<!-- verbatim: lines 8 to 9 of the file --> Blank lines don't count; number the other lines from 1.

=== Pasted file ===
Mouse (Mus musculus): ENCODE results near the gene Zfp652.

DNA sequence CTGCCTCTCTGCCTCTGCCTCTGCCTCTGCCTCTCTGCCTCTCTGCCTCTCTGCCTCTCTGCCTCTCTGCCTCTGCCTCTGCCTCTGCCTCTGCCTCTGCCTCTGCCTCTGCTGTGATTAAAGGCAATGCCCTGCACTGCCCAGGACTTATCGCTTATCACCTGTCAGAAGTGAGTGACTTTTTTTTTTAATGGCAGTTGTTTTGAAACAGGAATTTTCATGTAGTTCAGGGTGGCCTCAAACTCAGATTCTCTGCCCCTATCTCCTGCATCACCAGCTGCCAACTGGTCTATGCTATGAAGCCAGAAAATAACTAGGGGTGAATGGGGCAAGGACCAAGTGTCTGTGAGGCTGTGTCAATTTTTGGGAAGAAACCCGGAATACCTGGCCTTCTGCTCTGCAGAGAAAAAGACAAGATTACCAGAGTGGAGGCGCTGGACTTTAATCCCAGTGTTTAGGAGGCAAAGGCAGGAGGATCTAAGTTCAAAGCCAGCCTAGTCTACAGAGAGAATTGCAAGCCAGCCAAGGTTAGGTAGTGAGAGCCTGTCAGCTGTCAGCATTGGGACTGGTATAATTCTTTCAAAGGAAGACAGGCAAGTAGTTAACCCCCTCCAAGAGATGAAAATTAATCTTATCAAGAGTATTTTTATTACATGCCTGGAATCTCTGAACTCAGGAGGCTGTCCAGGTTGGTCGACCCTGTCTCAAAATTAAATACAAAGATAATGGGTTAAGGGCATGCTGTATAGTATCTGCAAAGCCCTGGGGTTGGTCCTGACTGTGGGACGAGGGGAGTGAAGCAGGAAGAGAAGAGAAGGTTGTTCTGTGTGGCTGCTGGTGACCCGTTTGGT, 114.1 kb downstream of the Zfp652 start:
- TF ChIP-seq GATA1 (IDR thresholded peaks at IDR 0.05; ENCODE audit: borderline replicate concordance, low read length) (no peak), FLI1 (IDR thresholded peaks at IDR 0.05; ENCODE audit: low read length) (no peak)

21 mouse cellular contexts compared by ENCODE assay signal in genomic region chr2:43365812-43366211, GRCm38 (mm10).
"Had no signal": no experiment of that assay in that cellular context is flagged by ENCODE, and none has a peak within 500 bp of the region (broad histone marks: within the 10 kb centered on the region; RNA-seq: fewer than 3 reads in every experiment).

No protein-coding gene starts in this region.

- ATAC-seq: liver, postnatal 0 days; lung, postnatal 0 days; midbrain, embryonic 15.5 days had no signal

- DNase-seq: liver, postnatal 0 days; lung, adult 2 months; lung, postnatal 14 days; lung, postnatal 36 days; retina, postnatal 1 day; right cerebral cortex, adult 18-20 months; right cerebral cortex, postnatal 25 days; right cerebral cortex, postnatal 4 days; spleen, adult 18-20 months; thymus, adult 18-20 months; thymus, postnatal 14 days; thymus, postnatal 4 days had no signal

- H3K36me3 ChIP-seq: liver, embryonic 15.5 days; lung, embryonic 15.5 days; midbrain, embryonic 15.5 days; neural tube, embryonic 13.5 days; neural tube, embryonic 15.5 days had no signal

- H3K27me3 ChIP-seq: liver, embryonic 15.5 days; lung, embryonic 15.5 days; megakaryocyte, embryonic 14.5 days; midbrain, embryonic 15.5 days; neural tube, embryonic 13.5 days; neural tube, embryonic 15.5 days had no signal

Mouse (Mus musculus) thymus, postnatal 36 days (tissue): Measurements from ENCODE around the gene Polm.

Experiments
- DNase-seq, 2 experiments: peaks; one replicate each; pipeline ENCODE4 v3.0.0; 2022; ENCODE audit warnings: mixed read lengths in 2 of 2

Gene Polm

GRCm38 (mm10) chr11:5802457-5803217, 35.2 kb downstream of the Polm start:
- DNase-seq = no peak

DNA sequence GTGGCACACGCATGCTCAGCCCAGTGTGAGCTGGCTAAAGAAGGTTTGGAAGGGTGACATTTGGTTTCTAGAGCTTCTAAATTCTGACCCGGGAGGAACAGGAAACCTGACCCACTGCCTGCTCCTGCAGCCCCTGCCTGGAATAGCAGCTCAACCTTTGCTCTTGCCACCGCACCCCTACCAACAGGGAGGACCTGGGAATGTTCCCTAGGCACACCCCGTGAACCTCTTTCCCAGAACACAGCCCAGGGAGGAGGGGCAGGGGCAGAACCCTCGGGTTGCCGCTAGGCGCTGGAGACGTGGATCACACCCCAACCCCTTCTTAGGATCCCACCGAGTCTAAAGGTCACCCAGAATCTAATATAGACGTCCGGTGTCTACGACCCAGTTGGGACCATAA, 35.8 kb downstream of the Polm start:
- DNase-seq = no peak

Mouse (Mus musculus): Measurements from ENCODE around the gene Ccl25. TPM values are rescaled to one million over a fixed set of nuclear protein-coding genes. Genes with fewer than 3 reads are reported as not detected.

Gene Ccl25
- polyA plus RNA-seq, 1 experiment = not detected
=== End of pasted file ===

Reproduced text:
- DNase-seq: liver, postnatal 0 days; lung, adult 2 months; lung, postnatal 14 days; lung, postnatal 36 days; retina, postnatal 1 day; right cerebral cortex, adult 18-20 months; right cerebral cortex, postnatal 25 days; right cerebral cortex, postnatal 4 days; spleen, adult 18-20 months; thymus, adult 18-20 months; thymus, postnatal 14 days; thymus, postnatal 4 days had no signal

- H3K36me3 ChIP-seq: liver, embryonic 15.5 days; lung, embryonic 15.5 days; midbrain, embryonic 15.5 days; neural tube, embryonic 13.5 days; neural tube, embryonic 15.5 days had no signal